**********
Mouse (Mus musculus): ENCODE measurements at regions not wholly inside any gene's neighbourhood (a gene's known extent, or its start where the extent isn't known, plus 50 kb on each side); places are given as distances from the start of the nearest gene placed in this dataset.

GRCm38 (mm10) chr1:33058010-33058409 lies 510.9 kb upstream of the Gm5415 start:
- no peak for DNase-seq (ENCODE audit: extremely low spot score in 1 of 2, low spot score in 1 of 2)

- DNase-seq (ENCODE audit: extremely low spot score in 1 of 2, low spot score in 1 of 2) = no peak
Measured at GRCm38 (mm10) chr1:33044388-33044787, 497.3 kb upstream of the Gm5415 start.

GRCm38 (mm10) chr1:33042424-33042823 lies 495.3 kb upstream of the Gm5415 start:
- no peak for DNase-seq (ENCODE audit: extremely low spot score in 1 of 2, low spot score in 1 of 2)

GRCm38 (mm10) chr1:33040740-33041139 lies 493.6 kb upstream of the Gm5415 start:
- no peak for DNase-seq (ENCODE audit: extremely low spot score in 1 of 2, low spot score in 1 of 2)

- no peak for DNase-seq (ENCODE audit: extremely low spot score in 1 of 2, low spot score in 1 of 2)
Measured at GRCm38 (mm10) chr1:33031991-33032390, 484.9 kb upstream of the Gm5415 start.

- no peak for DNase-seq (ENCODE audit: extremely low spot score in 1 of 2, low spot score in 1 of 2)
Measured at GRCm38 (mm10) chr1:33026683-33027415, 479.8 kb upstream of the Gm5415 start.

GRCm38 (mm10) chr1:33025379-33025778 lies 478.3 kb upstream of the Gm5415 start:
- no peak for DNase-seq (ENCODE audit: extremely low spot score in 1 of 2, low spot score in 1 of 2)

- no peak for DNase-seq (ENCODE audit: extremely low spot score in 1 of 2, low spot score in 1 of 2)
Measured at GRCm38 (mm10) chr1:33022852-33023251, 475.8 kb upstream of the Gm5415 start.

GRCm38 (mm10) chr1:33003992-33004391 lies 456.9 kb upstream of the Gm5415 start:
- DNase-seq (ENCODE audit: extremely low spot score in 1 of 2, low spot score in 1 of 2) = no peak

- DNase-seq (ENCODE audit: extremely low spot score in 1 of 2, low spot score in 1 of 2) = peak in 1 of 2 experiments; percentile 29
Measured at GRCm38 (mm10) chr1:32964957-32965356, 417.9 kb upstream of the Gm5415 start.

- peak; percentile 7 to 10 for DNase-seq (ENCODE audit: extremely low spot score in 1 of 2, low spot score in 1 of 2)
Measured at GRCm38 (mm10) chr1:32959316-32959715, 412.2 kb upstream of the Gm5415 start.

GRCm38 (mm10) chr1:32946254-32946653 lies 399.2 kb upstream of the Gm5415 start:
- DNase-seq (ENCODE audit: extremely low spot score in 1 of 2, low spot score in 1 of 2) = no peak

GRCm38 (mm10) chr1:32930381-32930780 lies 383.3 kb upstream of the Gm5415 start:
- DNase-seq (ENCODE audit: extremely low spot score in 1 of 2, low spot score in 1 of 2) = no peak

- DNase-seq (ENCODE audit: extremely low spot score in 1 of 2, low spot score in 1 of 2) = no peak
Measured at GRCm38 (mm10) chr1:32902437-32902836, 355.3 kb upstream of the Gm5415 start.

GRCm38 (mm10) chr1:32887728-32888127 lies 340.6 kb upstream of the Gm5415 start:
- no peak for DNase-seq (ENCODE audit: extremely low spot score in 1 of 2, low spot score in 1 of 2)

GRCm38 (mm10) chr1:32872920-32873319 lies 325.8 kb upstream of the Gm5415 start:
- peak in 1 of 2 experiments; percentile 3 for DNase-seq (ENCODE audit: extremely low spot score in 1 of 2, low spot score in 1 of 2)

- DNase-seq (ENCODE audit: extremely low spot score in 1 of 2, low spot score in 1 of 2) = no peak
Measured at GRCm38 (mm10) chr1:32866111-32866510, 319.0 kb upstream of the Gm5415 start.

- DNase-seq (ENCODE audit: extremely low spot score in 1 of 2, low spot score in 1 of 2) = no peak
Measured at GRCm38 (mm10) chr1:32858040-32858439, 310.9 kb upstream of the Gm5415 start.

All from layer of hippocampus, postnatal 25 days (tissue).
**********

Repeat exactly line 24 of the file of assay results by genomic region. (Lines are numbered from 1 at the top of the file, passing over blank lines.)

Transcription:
GRCm38 (mm10) chr1:32946254-32946653 lies 399.2 kb upstream of the Gm5415 start: